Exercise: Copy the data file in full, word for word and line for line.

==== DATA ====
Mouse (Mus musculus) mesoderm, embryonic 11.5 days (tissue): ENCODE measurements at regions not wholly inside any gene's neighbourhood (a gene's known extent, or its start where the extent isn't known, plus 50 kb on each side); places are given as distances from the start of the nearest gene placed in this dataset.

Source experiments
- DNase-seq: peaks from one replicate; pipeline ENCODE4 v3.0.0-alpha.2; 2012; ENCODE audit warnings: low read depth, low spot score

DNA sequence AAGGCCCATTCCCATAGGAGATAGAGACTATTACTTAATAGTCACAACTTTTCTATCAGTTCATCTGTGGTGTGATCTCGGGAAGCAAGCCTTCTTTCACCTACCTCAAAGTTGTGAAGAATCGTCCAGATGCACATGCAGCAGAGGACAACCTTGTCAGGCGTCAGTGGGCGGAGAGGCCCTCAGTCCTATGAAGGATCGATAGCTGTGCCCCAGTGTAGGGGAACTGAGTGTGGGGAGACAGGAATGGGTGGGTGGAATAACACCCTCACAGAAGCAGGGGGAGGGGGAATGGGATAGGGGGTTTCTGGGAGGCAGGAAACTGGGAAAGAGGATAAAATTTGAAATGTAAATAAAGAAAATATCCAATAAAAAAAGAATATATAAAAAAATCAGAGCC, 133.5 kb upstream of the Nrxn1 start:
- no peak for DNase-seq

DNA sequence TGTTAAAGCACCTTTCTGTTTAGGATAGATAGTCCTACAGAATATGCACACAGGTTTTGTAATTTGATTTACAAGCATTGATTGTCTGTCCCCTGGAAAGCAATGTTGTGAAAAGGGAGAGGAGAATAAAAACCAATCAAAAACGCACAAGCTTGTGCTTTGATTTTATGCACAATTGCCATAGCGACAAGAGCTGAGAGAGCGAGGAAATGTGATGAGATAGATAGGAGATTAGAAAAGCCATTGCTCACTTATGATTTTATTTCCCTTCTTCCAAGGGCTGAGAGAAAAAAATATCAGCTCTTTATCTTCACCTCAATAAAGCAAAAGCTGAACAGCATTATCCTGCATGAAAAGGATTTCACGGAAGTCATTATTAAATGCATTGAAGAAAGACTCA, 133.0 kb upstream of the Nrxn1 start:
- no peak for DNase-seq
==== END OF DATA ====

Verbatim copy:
Mouse (Mus musculus) mesoderm, embryonic 11.5 days (tissue): ENCODE measurements at regions not wholly inside any gene's neighbourhood (a gene's known extent, or its start where the extent isn't known, plus 50 kb on each side); places are given as distances from the start of the nearest gene placed in this dataset.

Source experiments
- DNase-seq: peaks from one replicate; pipeline ENCODE4 v3.0.0-alpha.2; 2012; ENCODE audit warnings: low read depth, low spot score

DNA sequence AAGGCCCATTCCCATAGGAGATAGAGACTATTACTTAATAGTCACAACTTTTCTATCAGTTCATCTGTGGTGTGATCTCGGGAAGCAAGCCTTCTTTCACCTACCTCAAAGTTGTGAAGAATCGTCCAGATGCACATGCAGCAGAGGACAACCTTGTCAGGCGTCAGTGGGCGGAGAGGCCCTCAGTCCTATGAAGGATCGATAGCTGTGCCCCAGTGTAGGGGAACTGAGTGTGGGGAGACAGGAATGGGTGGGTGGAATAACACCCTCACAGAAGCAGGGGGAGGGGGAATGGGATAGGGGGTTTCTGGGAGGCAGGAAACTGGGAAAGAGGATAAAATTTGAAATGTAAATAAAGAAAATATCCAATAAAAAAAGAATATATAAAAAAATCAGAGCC, 133.5 kb upstream of the Nrxn1 start:
- no peak for DNase-seq

DNA sequence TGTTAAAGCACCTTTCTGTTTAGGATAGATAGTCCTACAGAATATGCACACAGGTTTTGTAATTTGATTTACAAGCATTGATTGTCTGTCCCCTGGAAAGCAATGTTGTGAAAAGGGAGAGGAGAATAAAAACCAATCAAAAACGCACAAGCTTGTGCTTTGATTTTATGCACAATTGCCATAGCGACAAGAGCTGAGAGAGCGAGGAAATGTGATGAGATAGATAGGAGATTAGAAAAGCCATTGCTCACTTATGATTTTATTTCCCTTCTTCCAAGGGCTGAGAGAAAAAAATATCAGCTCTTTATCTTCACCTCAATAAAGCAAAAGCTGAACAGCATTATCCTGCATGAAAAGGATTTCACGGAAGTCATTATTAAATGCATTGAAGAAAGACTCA, 133.0 kb upstream of the Nrxn1 start:
- no peak for DNase-seq